Fact-Checking Research Database

We collect (and briefly explain) major studies on fact-checking, fake news and misinformation

Our Summary

On social media, users believe corrections if they include sources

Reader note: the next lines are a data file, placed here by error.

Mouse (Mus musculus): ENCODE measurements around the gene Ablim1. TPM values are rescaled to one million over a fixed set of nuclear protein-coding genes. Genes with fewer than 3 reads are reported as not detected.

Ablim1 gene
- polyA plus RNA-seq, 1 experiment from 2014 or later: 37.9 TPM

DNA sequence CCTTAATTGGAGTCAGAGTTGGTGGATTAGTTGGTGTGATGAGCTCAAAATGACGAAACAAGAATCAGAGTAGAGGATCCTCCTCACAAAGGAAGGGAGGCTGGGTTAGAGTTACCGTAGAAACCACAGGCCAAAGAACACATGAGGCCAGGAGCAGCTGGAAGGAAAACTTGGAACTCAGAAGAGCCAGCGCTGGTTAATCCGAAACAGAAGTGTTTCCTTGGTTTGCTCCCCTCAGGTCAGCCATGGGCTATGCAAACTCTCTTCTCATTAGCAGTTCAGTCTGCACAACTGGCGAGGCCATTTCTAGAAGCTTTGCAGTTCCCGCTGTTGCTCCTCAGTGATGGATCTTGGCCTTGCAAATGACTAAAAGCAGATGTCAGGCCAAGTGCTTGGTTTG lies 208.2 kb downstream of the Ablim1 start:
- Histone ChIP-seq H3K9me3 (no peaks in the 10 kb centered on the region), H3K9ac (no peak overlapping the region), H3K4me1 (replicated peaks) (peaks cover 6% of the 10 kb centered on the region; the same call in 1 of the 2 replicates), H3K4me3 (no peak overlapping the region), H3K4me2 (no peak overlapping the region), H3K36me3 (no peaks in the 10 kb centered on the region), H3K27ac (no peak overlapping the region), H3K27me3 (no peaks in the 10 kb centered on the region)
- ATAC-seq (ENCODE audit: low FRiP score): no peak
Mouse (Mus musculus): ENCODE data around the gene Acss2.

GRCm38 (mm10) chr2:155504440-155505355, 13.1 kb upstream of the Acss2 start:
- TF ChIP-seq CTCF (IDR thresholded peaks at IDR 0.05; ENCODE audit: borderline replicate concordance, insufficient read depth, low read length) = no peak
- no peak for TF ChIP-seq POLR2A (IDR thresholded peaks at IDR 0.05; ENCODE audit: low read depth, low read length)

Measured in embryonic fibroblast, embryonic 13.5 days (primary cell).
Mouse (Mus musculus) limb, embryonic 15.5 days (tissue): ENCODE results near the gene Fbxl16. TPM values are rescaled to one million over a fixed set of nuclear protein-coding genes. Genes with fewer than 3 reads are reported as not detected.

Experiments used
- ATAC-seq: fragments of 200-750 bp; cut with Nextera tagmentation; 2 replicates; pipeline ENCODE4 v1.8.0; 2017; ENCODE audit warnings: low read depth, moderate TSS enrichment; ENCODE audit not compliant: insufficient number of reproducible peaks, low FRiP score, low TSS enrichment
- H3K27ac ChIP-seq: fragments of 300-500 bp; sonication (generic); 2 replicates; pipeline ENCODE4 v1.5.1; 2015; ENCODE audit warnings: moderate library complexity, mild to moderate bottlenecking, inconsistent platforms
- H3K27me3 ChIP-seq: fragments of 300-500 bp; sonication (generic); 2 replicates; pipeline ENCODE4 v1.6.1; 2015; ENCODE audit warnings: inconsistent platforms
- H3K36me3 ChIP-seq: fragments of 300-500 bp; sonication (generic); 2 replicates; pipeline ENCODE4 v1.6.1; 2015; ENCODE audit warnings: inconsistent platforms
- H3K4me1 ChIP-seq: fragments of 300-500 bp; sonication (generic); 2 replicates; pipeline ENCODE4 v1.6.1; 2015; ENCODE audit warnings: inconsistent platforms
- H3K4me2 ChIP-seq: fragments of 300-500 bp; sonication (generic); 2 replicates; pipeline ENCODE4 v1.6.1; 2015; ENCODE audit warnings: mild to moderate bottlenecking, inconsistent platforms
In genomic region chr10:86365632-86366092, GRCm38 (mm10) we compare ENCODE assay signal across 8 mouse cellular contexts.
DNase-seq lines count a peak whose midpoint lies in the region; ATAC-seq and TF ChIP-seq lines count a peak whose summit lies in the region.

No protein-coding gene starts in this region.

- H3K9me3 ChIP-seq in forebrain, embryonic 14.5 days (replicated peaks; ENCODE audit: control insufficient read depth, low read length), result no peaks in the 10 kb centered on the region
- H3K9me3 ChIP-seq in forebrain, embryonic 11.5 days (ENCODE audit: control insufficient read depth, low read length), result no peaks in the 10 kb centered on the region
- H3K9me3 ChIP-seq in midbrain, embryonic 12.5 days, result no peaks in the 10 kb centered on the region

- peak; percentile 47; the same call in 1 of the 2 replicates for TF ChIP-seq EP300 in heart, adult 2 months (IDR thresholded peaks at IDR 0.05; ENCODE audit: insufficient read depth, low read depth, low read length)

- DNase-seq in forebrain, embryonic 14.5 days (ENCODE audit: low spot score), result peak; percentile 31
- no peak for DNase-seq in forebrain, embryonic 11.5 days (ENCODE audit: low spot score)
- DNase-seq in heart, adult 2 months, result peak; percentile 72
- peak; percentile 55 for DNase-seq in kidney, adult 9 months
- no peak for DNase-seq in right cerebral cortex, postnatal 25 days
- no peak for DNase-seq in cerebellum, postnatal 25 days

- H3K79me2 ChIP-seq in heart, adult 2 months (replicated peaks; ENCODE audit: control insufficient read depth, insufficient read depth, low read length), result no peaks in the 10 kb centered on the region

This study attempts to determine the most effective way to correct misinformation on social media by testing both the content of corrections and how they're presented. In a survey with 613 valid responses, of which 271 were analyzed, participants saw either a simulated Facebook or Twitter feed and were assigned to one of three conditions with varying levels of misinformation and corrections, both with and without sources. Based on the experimental results, researchers found that, when everyday users share corrections on social media, linking to credible sources increases the probability that other users will believe the corrections. In the control condition, in which participants weren't shown corrections with sources, misperceptions were largely unaltered. On Facebook, linked sources in comments on articles led to increased perceptions of credibility, while the same effect was absent in Twitter replies.

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